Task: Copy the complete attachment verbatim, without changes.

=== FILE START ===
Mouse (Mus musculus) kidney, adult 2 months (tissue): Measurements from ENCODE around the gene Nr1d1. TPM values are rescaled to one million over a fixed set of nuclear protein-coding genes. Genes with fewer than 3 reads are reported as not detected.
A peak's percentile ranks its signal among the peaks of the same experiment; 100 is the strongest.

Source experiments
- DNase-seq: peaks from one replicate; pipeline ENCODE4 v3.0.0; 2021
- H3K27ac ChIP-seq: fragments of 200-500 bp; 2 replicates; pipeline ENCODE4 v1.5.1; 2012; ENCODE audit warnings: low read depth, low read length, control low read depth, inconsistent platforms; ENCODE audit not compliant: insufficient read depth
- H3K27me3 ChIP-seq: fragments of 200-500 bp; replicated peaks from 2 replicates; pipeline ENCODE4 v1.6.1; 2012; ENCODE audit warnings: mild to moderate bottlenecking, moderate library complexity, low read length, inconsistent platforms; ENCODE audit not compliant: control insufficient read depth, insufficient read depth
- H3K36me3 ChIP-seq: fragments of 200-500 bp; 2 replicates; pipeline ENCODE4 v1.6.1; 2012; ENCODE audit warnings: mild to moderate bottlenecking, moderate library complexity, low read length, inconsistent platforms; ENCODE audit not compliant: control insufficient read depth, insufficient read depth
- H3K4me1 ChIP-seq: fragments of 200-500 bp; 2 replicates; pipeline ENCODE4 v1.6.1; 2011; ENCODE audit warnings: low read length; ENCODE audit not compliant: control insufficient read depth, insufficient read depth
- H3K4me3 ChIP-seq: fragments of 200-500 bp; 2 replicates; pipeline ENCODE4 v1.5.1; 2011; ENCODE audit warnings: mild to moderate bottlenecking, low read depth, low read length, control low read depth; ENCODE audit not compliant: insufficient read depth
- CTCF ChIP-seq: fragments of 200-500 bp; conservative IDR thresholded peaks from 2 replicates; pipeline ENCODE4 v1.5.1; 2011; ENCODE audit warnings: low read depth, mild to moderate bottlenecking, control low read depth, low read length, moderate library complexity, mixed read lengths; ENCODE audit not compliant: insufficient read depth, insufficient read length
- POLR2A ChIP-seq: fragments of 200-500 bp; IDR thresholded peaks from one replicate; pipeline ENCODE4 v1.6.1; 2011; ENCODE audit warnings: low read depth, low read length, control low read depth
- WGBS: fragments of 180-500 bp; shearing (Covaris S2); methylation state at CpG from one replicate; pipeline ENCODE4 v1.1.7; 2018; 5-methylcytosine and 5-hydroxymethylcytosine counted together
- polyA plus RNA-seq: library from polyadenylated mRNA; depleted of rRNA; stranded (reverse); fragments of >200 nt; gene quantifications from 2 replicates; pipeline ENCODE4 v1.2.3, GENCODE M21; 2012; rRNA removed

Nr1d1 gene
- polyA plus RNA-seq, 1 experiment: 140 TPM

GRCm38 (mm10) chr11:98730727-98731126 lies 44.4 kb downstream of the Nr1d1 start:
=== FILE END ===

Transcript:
Mouse (Mus musculus) kidney, adult 2 months (tissue): Measurements from ENCODE around the gene Nr1d1. TPM values are rescaled to one million over a fixed set of nuclear protein-coding genes. Genes with fewer than 3 reads are reported as not detected.
A peak's percentile ranks its signal among the peaks of the same experiment; 100 is the strongest.

Source experiments
- DNase-seq: peaks from one replicate; pipeline ENCODE4 v3.0.0; 2021
- H3K27ac ChIP-seq: fragments of 200-500 bp; 2 replicates; pipeline ENCODE4 v1.5.1; 2012; ENCODE audit warnings: low read depth, low read length, control low read depth, inconsistent platforms; ENCODE audit not compliant: insufficient read depth
- H3K27me3 ChIP-seq: fragments of 200-500 bp; replicated peaks from 2 replicates; pipeline ENCODE4 v1.6.1; 2012; ENCODE audit warnings: mild to moderate bottlenecking, moderate library complexity, low read length, inconsistent platforms; ENCODE audit not compliant: control insufficient read depth, insufficient read depth
- H3K36me3 ChIP-seq: fragments of 200-500 bp; 2 replicates; pipeline ENCODE4 v1.6.1; 2012; ENCODE audit warnings: mild to moderate bottlenecking, moderate library complexity, low read length, inconsistent platforms; ENCODE audit not compliant: control insufficient read depth, insufficient read depth
- H3K4me1 ChIP-seq: fragments of 200-500 bp; 2 replicates; pipeline ENCODE4 v1.6.1; 2011; ENCODE audit warnings: low read length; ENCODE audit not compliant: control insufficient read depth, insufficient read depth
- H3K4me3 ChIP-seq: fragments of 200-500 bp; 2 replicates; pipeline ENCODE4 v1.5.1; 2011; ENCODE audit warnings: mild to moderate bottlenecking, low read depth, low read length, control low read depth; ENCODE audit not compliant: insufficient read depth
- CTCF ChIP-seq: fragments of 200-500 bp; conservative IDR thresholded peaks from 2 replicates; pipeline ENCODE4 v1.5.1; 2011; ENCODE audit warnings: low read depth, mild to moderate bottlenecking, control low read depth, low read length, moderate library complexity, mixed read lengths; ENCODE audit not compliant: insufficient read depth, insufficient read length
- POLR2A ChIP-seq: fragments of 200-500 bp; IDR thresholded peaks from one replicate; pipeline ENCODE4 v1.6.1; 2011; ENCODE audit warnings: low read depth, low read length, control low read depth
- WGBS: fragments of 180-500 bp; shearing (Covaris S2); methylation state at CpG from one replicate; pipeline ENCODE4 v1.1.7; 2018; 5-methylcytosine and 5-hydroxymethylcytosine counted together
- polyA plus RNA-seq: library from polyadenylated mRNA; depleted of rRNA; stranded (reverse); fragments of >200 nt; gene quantifications from 2 replicates; pipeline ENCODE4 v1.2.3, GENCODE M21; 2012; rRNA removed

Nr1d1 gene
- polyA plus RNA-seq, 1 experiment: 140 TPM

GRCm38 (mm10) chr11:98730727-98731126 lies 44.4 kb downstream of the Nr1d1 start: